Absent some twist of state law that allows for registration of trusts with a secretary of state as de facto business entities, e.g. a registered Massachusetts Business Trust, trusts are not “entities” for purposes of the CTA. The definition of “reporting company” is intentionally broad to cover nearly any business entity created or registered under the laws of any state.
FinCEN’s list of exemptions do not help most small- to mid-sized businesses escape the otherwise expansive definition of a “reporting company.” Generally, the exemptions only apply to businesses that are already highly regulated at a federal level, e.g. publicly traded companies, banks, broker-dealers, securities exchanges, federally registered investment advisors (RIA’s), registered venture capital advisors, regulated insurance businesses, public utilities and the like. The regulations also exempt “subsidiaries of certain exempt entities,” which is narrowly defined as “[a]ny entity whose ownership interest are controlled or wholly owned, directly or indirectly, by one or more [exempt] entities.” Non-profit entities that are duly qualified under IRC 501(c)(3) are also exempt. Notably public accounting firms are exempt while law firms are not.
One important exemption that is general in nature and not limited to highly regulated industries is for a “large operating company,” which is defined as any entity that employs more than 20 full-time employees in the United States, operates at a physical office located in the United States, and has more than $5 million in aggregate U.S-source gross receipts based on its most recent federal tax return. The large operating company exemption generated significant commentary during FinCEN’s review but did not result in any change to the proposed rule.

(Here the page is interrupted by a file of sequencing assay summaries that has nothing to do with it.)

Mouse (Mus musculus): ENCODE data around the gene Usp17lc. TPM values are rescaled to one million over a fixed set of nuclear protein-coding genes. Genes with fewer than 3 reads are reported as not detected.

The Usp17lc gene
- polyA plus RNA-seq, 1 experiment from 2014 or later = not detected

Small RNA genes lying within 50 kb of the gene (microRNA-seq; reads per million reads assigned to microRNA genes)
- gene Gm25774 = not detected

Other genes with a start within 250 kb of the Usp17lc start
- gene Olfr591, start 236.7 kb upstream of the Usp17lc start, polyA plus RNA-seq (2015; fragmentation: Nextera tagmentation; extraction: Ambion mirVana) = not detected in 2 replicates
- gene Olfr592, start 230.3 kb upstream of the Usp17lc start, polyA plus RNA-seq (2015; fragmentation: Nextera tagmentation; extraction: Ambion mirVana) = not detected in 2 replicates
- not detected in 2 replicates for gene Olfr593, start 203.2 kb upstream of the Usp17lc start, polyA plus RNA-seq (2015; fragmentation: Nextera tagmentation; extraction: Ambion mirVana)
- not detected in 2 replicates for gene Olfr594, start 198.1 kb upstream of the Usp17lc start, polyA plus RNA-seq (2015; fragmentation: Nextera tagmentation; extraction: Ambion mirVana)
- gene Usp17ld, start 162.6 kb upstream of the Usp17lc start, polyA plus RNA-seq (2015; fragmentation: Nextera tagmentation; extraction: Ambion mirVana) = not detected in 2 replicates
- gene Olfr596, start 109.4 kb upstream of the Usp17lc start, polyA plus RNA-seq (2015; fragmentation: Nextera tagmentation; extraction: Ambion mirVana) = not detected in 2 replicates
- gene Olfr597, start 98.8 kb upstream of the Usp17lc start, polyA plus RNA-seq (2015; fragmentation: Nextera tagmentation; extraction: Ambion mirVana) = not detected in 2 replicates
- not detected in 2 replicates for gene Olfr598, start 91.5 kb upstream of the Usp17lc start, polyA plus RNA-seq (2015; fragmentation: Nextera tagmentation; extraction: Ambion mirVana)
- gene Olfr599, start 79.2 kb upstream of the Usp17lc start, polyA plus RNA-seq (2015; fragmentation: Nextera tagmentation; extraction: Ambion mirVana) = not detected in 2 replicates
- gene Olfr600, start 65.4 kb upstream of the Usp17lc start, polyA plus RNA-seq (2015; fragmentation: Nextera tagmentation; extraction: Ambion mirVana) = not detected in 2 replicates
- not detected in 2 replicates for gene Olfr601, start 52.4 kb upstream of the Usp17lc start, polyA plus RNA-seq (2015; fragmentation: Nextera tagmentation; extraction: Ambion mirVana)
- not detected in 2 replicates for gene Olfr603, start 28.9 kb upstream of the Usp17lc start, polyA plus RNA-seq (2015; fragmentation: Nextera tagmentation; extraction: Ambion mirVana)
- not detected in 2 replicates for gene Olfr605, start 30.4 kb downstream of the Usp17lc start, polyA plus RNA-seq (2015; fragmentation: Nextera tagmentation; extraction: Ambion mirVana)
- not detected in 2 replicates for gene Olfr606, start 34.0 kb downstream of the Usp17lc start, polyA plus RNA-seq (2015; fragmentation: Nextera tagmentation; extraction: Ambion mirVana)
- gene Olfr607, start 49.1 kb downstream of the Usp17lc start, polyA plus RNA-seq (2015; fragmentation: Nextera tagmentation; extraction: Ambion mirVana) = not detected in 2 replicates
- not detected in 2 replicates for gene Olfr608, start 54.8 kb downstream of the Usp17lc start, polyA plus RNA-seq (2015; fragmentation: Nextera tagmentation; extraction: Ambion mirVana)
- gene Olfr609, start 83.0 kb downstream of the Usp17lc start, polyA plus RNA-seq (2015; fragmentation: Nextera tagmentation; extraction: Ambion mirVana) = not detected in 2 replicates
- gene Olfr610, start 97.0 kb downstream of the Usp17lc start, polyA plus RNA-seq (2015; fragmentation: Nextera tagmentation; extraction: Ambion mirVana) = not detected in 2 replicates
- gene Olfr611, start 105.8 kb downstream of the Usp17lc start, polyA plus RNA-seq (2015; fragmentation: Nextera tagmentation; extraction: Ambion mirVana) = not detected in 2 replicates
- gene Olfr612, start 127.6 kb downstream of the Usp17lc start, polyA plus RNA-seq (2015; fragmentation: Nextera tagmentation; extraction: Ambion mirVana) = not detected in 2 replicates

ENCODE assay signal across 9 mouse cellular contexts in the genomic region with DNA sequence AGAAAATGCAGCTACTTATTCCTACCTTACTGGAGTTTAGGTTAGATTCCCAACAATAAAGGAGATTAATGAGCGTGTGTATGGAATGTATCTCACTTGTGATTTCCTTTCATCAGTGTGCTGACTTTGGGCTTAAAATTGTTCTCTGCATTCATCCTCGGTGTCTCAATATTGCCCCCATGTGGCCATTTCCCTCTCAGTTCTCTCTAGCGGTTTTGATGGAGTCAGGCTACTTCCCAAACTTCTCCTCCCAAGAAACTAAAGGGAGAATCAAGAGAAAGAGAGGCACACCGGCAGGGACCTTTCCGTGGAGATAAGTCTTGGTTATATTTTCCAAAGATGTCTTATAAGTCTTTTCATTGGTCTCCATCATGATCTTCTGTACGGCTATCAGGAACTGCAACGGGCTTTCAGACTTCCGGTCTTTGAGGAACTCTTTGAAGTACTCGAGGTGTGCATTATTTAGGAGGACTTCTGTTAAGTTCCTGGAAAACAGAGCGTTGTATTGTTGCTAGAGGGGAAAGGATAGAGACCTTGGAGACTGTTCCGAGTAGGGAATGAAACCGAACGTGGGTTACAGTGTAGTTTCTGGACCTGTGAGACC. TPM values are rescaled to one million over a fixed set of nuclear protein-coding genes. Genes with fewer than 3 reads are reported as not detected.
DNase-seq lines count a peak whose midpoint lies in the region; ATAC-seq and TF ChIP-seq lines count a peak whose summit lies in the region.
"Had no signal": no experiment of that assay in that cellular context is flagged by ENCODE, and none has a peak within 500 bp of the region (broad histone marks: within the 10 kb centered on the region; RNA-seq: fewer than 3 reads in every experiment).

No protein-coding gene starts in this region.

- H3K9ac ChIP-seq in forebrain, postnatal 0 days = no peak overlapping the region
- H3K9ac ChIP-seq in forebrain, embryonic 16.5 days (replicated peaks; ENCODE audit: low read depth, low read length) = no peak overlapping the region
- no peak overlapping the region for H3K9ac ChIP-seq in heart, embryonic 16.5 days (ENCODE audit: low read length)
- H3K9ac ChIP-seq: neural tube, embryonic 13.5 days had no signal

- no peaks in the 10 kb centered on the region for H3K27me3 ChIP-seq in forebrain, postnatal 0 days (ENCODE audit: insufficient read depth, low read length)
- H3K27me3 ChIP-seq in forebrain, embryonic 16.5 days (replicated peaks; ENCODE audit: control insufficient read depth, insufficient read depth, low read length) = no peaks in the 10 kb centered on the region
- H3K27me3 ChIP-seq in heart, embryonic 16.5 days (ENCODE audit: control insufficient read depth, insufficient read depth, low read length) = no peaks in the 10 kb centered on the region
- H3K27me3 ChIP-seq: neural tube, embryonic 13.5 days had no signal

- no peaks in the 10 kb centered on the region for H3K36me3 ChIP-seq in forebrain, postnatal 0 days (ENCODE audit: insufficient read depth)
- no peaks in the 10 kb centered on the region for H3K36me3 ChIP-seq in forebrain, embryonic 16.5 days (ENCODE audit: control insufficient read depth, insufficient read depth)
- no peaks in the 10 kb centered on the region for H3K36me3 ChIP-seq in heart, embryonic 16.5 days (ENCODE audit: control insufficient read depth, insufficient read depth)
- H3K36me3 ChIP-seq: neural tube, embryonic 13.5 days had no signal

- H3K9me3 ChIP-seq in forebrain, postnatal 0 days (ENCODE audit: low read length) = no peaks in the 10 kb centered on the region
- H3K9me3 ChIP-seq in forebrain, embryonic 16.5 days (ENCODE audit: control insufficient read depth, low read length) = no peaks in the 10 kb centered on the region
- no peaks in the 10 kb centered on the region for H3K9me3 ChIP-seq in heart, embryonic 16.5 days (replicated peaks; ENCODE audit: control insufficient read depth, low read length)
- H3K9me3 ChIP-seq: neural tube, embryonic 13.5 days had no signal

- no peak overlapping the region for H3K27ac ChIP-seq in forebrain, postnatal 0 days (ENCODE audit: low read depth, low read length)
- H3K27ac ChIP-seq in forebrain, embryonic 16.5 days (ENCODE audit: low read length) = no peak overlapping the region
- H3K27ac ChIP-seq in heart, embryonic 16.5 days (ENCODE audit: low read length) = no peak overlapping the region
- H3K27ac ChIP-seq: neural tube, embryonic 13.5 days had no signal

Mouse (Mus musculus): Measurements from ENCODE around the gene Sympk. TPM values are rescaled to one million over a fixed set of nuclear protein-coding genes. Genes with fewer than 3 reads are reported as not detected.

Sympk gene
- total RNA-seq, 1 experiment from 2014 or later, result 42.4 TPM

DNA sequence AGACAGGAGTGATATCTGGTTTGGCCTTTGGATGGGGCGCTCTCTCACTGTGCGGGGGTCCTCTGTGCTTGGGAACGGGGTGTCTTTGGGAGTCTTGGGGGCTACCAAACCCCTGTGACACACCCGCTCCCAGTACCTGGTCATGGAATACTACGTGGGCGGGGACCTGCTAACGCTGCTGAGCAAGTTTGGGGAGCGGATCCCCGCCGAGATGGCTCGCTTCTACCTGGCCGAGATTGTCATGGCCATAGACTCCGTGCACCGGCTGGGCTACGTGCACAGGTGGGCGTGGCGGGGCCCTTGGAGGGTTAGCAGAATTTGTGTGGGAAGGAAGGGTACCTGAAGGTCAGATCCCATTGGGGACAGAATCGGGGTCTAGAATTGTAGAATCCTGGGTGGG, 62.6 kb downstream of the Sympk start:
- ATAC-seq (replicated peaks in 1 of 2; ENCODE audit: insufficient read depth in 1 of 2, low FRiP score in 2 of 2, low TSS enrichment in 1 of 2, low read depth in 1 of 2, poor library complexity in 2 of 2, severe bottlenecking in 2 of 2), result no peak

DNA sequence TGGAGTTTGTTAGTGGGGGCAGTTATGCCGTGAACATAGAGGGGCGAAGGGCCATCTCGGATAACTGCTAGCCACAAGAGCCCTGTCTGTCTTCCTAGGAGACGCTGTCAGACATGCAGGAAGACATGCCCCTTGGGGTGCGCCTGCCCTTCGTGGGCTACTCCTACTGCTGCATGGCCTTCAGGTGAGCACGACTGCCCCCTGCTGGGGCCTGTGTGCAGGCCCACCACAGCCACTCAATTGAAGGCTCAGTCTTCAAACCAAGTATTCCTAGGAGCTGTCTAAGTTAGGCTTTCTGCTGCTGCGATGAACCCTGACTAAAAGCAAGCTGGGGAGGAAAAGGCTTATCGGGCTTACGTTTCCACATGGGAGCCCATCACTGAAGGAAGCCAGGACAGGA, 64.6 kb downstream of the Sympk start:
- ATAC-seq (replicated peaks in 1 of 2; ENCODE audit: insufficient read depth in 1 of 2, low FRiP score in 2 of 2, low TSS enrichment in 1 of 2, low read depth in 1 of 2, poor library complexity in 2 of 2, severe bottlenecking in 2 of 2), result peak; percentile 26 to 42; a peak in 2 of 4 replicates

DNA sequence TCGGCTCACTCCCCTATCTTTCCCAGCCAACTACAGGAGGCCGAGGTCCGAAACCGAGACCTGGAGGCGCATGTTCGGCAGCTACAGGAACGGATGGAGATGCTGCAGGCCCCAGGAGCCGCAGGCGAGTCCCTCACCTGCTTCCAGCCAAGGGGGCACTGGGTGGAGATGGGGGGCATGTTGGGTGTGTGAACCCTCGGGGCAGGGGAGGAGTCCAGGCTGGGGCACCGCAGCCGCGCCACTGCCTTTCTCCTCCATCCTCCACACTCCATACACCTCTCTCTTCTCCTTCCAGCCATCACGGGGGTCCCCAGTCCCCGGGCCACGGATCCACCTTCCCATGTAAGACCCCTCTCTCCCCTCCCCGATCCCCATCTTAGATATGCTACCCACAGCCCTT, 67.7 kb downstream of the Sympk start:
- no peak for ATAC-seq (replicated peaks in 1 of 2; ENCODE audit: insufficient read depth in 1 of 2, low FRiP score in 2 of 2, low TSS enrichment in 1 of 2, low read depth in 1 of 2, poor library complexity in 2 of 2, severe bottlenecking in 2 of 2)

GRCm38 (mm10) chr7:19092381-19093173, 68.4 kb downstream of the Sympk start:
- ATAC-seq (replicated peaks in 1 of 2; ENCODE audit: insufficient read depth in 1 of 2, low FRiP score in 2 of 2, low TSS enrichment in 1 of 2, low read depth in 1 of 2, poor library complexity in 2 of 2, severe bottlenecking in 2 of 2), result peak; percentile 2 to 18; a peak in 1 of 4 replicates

For instance, the rule does not include any guidance as to calculation of full-time employees and instead refers to IRS procedures that may not be applicable in all instances. It is clear however that entities cannot aggregate employees across related entities for purposes of the exemption and the specific entity claiming the exemption must satisfy the 20 full-time employee threshold standing alone.
Conversely, the $5 million gross receipts threshold does aggregate income across related entities (i.e. entities that file a consolidated tax return), however only income from U.S.-sources (i.e. non-foreign income) qualifies. The physical office requirement further limits this exemption by excluding businesses that operate in shared workspace or through remote work policies. The wholly owned subsidiary exemption described above applies to wholly owned subsidiaries of large operating companies. Given the importance of this exemption to non-regulated business entities, FinCEN has volunteered that it will issue additional guidance or FAQ’s to assist with this exemption as the CTA is rolled out.
Information About Reporting Company